On Being An Artist

Well, I had my art exam on Monday - a 5-hour mock. It was all right, actually. Although we weren't supposed to talk, everyone did - there was quite the spirit of camaraderie in the room, I think, at least for me. I learnt quite a few things about art in that room, but also in my life as a whole. It's an incomplete list, but I'd like to put it down all the same.

Talent is innate. Someone can be good at drawing without having been taught, and that person will almost always be better than a person without innate talent. It's sad, but it's true.

That said, a person without innate talent can learn how to draw - but it will take blood, sweat, toil and tears. It's not impossible to learn to draw without any talent for it, just difficult - and it takes a lot of time. You have to work twice as hard for half the results an innately talented person would get.

Self-teaching will only get you so far without someone helping you. Again, this is true. I've learnt a lot from teaching myself, but I still have much more to learn - and most of that learning I need to do from teachers or guides, because teaching myself has only gotten me so far. I still need to look to others for help.

You can be creative without being talented. If this statement doesn't make much sense, maybe I need to explain it to you. Being creative is having loads and loads and loads of aesthetic ideas, while being talented is the means to getting those ideas across. You can have one without the other.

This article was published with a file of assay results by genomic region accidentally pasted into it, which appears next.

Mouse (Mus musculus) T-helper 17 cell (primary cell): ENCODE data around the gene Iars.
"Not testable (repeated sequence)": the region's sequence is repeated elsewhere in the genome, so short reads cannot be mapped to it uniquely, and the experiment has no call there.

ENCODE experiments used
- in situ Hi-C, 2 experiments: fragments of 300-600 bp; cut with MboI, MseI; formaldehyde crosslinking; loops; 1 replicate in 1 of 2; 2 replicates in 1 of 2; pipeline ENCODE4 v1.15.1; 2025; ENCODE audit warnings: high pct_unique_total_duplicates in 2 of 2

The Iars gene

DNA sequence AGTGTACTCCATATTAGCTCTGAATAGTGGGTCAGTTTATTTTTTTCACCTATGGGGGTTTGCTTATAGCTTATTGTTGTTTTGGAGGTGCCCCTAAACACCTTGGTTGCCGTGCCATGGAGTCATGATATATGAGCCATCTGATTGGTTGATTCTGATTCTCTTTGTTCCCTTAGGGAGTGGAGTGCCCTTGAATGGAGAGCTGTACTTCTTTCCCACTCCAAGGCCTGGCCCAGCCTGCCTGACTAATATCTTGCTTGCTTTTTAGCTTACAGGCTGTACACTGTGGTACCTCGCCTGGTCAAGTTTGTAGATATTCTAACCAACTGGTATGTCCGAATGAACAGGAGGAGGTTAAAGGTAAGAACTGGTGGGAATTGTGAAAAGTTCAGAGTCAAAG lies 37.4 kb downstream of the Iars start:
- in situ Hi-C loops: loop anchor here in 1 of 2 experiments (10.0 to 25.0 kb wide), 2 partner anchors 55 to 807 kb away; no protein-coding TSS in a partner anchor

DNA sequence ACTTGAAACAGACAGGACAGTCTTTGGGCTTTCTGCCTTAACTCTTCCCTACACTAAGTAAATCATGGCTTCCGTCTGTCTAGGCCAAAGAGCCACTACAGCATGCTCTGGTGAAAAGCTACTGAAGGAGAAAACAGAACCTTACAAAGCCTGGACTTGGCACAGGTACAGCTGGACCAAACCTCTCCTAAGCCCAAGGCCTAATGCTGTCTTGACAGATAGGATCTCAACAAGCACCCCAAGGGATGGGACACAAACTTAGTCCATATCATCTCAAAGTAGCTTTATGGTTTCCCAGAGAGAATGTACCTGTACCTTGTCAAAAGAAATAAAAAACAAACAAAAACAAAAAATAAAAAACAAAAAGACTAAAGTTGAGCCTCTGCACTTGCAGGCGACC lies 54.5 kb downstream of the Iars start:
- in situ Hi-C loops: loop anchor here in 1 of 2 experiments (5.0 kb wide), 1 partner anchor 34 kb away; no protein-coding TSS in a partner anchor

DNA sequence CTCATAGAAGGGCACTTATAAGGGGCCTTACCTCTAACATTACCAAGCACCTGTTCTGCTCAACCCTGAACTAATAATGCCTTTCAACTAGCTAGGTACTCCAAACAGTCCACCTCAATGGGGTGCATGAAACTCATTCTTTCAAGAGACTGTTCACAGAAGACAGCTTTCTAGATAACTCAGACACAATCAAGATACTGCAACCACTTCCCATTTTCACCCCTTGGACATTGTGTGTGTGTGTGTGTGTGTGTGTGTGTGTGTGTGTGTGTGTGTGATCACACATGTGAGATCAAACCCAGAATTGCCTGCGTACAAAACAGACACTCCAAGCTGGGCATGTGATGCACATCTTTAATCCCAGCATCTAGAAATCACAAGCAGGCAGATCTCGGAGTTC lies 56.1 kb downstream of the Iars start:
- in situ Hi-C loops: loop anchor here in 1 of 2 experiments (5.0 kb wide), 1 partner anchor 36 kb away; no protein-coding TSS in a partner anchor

Art is hard work. To those of you who think it's just sitting down and moving your hand: it isn't. It's actually quite mentally taxing and, if you're doing any serious work, you'll be tired and drained at the end - at the very least. A girl I know, who went to London and won an award in an art competition which was at least A-Level standard if not higher (seriously, check out her blog, her art is amazing - to the girl in question: sorry for spreading you all over the internet, but I couldn't resist sharing your awesomeness with the world), drew until her hands cramped up and hurt. That's dedication for you. It requires concentration, mental effort and constant little tweaks - even for the innately talented ones. It's one of the hardest things you can do, I think.

You never stop learning, ever. There's always more stuff out there which you can learn from and always more stuff which can inspire you.

Above all, it's really fun. It's even more fun if you've learnt it - it's strangely enjoyable to sit down, work really damn hard, and at the end of it see how awesome the fruits of your labour are.